As an aside, I disagree with Pete and think the jury is still out on the success of the Paris Hilton channel on YouTube. It has become very popular in a very short period of time: over 1 million views and 5K+ subscribers. And at least, it is transparant and authentic.
Did I just say that Paris Hilton is authentic? I'm sorry. That was out of line and I promise not to say things like that again.
Back to Bree ... Whilst it is hard to deny the viral success of Lonelygirl15's videos to date, it is unclear what the impact of this relevation will have on her viewership down the line. How will people react when they learn that she is not who she says she is? Her story will become just that: A story. It will lose the authenticity, credibility and natural curiosity from folks who wanted to know what would happen next to this real person. Here is a recent comment from AliKatt2006 on Lonelygirl15's YouTube page:
Lonelygirl the fact that your videos are fake does not make me like you any less. However, now knowing the truth, I can honestly say I don't enjoy your videos as much as I did before. Their just not as interesting to know that their fake. I feel like you scammed me into believing your something your not. You scammed all of us.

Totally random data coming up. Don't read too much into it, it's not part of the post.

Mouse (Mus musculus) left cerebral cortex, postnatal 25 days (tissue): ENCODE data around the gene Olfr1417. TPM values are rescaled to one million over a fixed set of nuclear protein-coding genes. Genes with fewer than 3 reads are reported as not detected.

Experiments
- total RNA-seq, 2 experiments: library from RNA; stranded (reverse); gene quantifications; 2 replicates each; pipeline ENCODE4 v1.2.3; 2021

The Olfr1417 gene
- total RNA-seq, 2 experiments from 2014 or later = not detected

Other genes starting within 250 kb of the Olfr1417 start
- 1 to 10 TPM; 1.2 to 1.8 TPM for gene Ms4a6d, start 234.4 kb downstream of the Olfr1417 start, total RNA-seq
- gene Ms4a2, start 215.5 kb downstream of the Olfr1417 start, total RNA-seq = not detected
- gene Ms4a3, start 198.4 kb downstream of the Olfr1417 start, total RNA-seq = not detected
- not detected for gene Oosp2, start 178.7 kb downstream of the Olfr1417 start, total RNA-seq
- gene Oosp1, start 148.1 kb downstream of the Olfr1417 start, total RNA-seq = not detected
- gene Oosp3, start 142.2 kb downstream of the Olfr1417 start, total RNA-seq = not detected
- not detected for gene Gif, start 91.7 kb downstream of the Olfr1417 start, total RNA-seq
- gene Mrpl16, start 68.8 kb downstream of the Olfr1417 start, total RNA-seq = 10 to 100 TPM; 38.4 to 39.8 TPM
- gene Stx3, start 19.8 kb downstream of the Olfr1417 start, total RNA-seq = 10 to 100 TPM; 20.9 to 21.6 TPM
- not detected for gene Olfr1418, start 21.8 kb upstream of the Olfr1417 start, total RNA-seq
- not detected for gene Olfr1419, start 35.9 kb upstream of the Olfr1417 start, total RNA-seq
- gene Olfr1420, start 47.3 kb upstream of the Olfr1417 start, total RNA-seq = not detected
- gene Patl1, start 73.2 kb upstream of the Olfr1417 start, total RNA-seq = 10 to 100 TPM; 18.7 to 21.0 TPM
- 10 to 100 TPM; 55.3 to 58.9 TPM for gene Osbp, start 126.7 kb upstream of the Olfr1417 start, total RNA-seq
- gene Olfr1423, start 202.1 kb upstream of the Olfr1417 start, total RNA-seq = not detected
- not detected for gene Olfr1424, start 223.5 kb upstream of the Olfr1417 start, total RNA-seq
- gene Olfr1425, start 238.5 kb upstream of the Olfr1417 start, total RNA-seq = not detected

Others, like trublubabe (whose own tone/language sounds a bit fake) don't seem to care:
Fake or not you enjoy her videos so who cares if shes acting (...) You've watched her drama and crazy video blogs why would it matter about some silly rumors? (...) I say just let her do her real/Fake blogs about her life and ENJOY them like you did before the STUPID rumors!
How will the story end? Stay tuned and find out.
In the meantime, here is a recap of LA Times articles by LA Times staff WriterRichard Rushfield:
The latest confession to stun the entertainment world is an unusual one: "We are filmmakers." The team behind the lonelygirl15 YouTube mystery has come forward, claiming that lonelygirl15 is part of their "show" and thanking their fans effusively for...
Lonelygirl15 appears to be an innocent, home-schooled 16-year-old, pouring her heart out for her video camera in the privacy of her bedroom. But since May, her brief posts on the video-sharing site YouTube and the social networking hub MySpace have...
Searching for the truth behind the Web's Watergate -- home schooled, confused 16-year-old with video camera or pawn in an Internet hoax? For complete background, click here . A quick update today after a furious few days of activity. While much of the...
In addition to the LA Times stories, the Wikipedia page is being frequently updated with news and links.